10 Inches wide, on fine longcloth;
we 1 1 - worked patterns;'
. SRo vnlnaa. at 111 I low
.1,1. ..1. .,a1
$1 Alarm Clocks 59c
Juat 1200 of .the -America" one
day. Alarm Clocks, nickel flnieh;
, guaranteed ' for-' one year: $1.09
' values, to be sold durlriR. rfrt T
this groat Fall Trade nHC
Sale at reduced price of -
pTjw h ;. '
Ask-for a.: Copy of ffourrPage 'Bar gaSn Builletiirx
Monday morning will teethe beginning of the greatest merchandising event in the history of Port-
- land I For months -we have been planning this sale.. Our department managers: have' scotired
1 the country f or "under-the-market" lots. The result is an 'unexpected '.array of ; new Fall and
. Winter merchandise' that completelv ; eclioses anvl ofevious bfferinsrs. Mill and factorv ur-f
pluses, samples, etc. are here to contribute to this unparalleled carnival of excepVional bar-
r tXa, L.n. !a...a.J Crt AAA 1 ' t '. 'J 1 - '! ' . j. - V .' ' .1
Kuiw vrc nave wucu w,vw cupics or a tuur-pagc newspaper circular , aescnomg ims . i . , ... , . . ..;.,. ,, : . , . . ... . . . . .
great saie. every page u ruled to oversowing with savings that are almost peyond your behet. '. - You owe. it to yourself to read allr-every item in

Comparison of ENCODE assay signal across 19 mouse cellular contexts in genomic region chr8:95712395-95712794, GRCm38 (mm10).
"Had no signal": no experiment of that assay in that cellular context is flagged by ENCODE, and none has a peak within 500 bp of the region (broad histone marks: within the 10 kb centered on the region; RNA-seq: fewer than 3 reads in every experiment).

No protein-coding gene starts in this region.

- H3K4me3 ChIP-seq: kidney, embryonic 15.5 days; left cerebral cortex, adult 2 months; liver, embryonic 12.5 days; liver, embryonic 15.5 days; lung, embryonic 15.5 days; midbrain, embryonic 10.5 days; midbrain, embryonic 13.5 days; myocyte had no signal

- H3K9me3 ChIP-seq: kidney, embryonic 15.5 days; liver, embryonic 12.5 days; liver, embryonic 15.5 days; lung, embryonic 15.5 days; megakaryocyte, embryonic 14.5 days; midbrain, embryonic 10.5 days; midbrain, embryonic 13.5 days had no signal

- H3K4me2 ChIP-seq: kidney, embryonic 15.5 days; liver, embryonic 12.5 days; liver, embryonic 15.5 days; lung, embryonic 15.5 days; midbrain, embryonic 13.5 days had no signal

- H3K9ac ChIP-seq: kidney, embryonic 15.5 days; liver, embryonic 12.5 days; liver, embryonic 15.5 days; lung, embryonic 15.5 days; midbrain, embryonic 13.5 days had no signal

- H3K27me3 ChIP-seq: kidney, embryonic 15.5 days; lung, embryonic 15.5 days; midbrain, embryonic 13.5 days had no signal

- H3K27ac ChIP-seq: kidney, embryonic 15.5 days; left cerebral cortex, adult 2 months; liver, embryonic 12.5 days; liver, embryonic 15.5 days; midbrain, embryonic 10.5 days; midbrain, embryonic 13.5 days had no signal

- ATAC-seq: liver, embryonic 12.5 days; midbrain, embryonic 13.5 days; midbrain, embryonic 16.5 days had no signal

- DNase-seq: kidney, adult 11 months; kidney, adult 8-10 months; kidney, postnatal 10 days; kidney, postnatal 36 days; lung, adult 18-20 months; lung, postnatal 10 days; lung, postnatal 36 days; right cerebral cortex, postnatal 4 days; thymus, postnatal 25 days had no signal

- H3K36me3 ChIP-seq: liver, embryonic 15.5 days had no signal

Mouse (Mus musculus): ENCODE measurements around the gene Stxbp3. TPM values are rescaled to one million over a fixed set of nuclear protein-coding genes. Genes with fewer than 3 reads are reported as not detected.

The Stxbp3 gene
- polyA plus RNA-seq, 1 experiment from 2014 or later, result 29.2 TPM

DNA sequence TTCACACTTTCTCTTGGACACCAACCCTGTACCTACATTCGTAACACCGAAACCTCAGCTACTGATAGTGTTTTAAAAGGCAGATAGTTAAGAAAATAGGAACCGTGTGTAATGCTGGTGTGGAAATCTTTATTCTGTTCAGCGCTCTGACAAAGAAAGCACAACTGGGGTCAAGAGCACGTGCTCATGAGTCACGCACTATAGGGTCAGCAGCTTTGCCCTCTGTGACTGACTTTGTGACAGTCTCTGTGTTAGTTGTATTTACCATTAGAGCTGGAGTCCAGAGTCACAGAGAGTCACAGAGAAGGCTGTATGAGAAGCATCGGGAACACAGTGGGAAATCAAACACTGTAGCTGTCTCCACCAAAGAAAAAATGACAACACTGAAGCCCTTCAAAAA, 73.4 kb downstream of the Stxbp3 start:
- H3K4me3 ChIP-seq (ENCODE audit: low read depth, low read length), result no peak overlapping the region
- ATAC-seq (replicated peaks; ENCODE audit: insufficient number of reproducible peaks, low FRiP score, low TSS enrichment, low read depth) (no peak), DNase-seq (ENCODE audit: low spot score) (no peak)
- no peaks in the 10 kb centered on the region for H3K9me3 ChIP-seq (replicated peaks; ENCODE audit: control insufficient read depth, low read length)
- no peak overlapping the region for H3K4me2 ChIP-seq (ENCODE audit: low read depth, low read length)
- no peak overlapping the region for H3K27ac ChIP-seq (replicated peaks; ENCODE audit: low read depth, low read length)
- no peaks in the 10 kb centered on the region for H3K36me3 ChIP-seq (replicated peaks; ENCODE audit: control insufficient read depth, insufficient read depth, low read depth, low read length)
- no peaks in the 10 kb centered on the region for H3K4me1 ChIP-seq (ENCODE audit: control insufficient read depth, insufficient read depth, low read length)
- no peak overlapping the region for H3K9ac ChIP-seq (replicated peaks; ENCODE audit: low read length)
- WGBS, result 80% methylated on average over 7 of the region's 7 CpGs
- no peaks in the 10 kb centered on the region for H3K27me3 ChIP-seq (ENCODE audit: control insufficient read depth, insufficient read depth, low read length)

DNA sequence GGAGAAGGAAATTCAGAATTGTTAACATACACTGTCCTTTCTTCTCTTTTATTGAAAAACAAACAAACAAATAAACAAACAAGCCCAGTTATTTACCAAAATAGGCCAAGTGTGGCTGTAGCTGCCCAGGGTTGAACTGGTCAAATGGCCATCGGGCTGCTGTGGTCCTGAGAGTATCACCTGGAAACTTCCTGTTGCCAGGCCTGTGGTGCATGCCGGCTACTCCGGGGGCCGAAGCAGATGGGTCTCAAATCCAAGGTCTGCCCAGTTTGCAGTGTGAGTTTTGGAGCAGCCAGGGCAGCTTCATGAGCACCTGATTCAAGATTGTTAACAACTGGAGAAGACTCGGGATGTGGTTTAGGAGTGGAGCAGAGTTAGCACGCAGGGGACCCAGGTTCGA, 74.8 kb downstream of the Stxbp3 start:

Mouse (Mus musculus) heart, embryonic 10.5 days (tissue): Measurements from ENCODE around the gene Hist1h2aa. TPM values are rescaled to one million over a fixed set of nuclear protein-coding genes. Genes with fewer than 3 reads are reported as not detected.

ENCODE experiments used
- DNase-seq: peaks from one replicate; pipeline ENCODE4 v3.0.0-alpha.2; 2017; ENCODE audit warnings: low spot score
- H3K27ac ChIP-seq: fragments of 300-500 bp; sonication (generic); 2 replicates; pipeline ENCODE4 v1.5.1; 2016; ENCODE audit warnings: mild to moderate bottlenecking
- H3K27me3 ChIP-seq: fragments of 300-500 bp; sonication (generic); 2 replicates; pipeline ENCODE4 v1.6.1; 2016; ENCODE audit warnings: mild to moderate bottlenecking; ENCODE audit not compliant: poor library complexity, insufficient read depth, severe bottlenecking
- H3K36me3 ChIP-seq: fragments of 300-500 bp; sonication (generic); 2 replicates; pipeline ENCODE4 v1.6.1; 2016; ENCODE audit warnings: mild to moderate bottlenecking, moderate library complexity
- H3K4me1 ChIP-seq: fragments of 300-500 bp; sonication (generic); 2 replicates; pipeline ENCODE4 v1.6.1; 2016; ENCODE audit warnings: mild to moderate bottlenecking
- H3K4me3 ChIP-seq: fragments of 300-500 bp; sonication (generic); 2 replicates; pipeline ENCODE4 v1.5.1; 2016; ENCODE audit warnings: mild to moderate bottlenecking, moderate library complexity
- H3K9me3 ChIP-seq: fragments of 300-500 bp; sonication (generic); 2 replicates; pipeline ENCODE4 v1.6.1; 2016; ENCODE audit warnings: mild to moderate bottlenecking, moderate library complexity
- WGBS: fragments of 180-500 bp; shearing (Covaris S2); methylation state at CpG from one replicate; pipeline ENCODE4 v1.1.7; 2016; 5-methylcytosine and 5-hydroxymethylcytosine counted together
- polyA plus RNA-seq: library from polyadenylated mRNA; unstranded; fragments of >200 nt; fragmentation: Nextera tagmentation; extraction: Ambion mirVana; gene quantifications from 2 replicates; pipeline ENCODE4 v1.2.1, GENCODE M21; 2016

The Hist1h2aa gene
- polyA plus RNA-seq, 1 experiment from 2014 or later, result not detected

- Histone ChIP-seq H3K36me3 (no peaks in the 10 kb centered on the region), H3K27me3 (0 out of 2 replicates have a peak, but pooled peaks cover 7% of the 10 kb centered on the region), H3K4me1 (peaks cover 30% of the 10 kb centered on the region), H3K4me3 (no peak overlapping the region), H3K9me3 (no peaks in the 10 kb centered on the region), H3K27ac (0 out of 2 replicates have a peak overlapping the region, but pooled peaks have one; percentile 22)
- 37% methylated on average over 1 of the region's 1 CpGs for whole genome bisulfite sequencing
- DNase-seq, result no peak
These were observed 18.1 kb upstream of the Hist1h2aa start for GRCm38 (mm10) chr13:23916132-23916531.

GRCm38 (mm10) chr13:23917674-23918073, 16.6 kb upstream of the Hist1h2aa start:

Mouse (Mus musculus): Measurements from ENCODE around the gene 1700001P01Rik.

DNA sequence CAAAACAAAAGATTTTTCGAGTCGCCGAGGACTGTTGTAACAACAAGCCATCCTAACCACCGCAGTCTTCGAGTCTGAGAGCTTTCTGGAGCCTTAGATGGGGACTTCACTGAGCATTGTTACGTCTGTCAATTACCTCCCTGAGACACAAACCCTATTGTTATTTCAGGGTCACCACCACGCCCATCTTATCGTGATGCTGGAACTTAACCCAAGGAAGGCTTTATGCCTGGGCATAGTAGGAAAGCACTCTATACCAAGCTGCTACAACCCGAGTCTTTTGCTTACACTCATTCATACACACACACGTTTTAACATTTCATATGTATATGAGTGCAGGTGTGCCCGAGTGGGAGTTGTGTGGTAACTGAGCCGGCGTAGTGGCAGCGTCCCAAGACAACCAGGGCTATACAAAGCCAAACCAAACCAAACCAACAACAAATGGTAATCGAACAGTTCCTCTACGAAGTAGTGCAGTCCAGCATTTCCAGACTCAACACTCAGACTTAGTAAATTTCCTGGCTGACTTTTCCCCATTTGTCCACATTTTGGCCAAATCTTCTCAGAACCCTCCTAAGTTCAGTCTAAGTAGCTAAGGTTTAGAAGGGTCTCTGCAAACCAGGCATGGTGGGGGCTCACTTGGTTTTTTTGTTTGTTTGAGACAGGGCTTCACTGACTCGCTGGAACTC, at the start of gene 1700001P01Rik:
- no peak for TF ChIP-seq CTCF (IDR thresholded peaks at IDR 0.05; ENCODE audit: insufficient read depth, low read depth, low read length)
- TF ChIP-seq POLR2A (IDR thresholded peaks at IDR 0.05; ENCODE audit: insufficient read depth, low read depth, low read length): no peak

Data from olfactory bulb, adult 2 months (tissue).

this most timely bulletin.: ; Ask for a copy of it Be here Monday morning when' the great sale starts. Have first choice of the bargains! Don't delayi
llllti hiWl lu.l)f"U 1MJ
Fifty pieces of Wool Storm Serge the
that gives satisfactory .wear for
dresses, sUrts and . children's school apparel.
All the plain staple shades. Regular '59c QtW
errade. Fall Trads Salaa. vard : af inlinaj(s1.-Vaa
W WTT. fWlT.T.TTI !Oa'
Thirty nieces . of 2i-ineh
all wool French Clialliea.
In neat small flg-ures, stripes '.,
and dots, of light, medium .
end dark colors: tha 80a co 73c :.
fcrades at the exceptionally OQ. E
low price, this sale, yard -a7v ,gi
flM BUSS OOOSI, S80.
Smart 60-lnch Tweeds -.and
Cheviots. In "all the new two
tone combinations. for .' suits
and costs. The regular 11.25
raaes. .'aii-. xraoe no.
ales price only-yard
Gloves for 79c
Women's , Doeskin or Chamois Gloves,
PXM sewn, one-button and one-clasp
piriR,-wiiu vr nuiumi, 1 ana
li.zs graaes: extra spei prli